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What Does IPv6 Mean to Broadcasters?
6/1/2011


ORANGE, CONN. While there aren’t any reports of companies giving their employees the day off one June 8 to celebrate World IPv6 Day, it does mark an industry milestone along the path of migration of the Internet from Internet Protocol version four (IPv4) to Internet Protocol version six (IPv6).

During World IPv6 Day, many large website providers such as Google, Facebook and Yahoo! are enabling IPv6 capabilities on their main websites for a 24-hour period. This will be the first time that a large group of major websites have jointly enabled IPv6, and this test should produce some useful data about how well networks operate at scale using this new technology.

The migration from IPv4 to IPv6 will take years (it has already been underway for over a decade), but Internet users and content providers such as broadcasters may want to assess the impact of this change on their current ways of doing business. In general, this transition is expected to be gradual, with minimal impact on most users.

“Both short term and long term the typical home/corporate user should see no impact, said Mark Taylor, vice president of content and Media at Level 3 Communications, a Broomfield, Colo.-based provider of fiber backhaul. “It’s up to service providers and technology providers to make IPv6 transparent to users.”

WHY IPv6?

IPv6 is a new version of the familiar IPv4 protocol that has been used for Internet addressing since its inception. The current system, which uses 32 bit IP addresses (normally represented in the familiar dotted decimal form of 192.168.1.1, for example), is being replaced with a system that uses 128 bit IP addresses. IPv6 also uses a completely different packet header than IPv4, as shown in Fig. 1. These differences mean that IPv4 devices cannot communicate with IPv6 websites and vice-versa. Fortunately, both protocols can work over existing Ethernet and other low-level networking technologies, so there is no need to replace the physical infrastructure of LANs or carrier networks.

One of the main drivers that is forcing the adoption of IPv6 is the coming exhaustion of the IPv4 address space. With 32 bits, the total possible universe of IPv4 addresses is 232, or just under 4.3 billion possible addresses. As you might guess, most of these addresses have already been assigned to websites, companies and users, so the supply of vacant blocks of IP addresses will likely run out sometime during 2011. It is hard to imagine ever running out of IPv6 addresses, with more than 4 billion times as many addresses available. This change will also simplify some of the functions of routers, because many of the special function bits present in the IPv4 header have been eliminated in IPv6.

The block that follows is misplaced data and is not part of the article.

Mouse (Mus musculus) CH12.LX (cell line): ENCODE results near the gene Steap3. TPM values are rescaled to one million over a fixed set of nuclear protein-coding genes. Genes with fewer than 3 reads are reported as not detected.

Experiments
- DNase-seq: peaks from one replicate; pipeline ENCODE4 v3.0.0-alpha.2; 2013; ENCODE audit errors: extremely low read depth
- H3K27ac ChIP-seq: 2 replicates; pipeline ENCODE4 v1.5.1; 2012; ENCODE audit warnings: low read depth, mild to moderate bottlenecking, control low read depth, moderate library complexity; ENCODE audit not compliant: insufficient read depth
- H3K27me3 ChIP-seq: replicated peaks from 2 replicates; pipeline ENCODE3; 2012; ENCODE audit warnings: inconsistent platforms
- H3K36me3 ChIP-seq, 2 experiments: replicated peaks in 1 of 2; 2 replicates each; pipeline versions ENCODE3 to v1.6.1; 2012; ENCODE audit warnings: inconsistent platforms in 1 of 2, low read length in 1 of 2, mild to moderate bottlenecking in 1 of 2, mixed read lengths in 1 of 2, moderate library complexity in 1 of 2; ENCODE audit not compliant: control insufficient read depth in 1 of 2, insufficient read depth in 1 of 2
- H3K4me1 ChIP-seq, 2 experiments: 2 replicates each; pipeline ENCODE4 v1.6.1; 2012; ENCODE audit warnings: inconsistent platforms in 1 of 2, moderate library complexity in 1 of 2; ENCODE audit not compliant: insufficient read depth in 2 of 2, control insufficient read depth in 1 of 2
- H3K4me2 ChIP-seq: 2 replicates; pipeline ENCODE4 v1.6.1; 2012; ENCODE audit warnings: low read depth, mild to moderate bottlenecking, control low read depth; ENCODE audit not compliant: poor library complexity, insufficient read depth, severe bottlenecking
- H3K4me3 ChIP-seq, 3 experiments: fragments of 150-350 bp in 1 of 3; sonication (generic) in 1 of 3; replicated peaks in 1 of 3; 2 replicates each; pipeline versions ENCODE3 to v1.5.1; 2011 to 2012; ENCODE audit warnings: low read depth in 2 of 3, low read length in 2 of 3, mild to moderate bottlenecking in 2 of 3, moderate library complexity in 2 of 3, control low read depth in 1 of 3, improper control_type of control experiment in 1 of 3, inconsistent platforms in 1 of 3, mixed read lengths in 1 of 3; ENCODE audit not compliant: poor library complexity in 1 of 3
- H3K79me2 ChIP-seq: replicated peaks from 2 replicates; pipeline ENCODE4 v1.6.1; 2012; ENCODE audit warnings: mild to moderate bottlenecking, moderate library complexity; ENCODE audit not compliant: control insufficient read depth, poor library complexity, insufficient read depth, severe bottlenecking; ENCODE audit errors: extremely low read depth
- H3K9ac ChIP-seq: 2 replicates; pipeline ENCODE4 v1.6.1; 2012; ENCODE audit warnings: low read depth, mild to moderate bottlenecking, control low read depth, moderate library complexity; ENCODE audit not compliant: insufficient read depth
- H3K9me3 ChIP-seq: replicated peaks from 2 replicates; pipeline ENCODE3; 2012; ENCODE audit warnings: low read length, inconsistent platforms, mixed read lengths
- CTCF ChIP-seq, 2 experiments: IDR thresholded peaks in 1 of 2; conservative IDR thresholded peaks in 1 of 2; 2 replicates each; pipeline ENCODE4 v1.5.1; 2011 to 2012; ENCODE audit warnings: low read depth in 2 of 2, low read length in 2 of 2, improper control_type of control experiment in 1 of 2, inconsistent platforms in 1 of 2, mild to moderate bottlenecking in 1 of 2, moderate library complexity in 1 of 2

Comparison of IPv4 and IPv6 Packet Headers
ACCOMMODATING IPv6

Content providers (such as broadcasters who operate websites) may, at some point in the future, need to deal with users who only have IPv6 addresses. These users won’t be able to access websites that only support IPv4 connections. To support these users, many websites are employing a “dual-stack” approach, where web servers are configured to have interfaces for both IPv4 and IPv6 traffic. This method allows both current IPv4 and future IPv6 users to access the websites.

Fortunately, all of the major computer operating systems have already been updated to work with IPv6. Microsoft Windows XP was upgraded in service Pack 1, and Apple Mac OS X v10.3 “Panther” supported it as well. Current versions of Linux and Solaris also support IPv6.

One barrier that could stand in the way of potential IPv6 users is outdated networking equipment, including wireless routers and other network access devices. This can sometimes be overcome with a firmware upgrade to the affected equipment. Another potential barrier is the user’s local Internet service provider, which may or may not support IPv6 traffic through their network. Correcting this could require either patience or a change of carrier.

IPv6 INSIDE THE BROADCAST FACILITY

Some challenges may occur when using IPv6 within LANs, particularly those used in broadcaster facilities. One challenge is the added overhead of the larger IP packet headers, which can increase the network overheads when moving large video files. Another challenge is the cost in both time and support fees that could be required to update and verify all of the specialized equipment used inside a broadcast facility, including video file servers and editing workstations.

For now, there is no significant benefit to migrating from IPv4 to IPv6 within broadcaster LANs.

“While it makes prudent sense to ensure that new equipment being purchased is IPv6 compatible, there is no “big event” to prepare for, per se,” said Derek Anderson, Senior Director, Product Management at Level 3. “IPv4 isn’t going to suddenly be switched off, so existing equipment will still continue to work.”

PARTICIPATING IN WORLD IPv6 DAY

Users who want to experiment with IPv6 can begin by testing their Internet connection by visiting the IPv6 Test Website, located at http://test-ipv6.com/. This handy site provides a report on the mechanism that a user’s particular browser/network combination can use to access IPv6 websites.

For more information on World IPv6 day, visit isoc.org/wp/worldipv6day.

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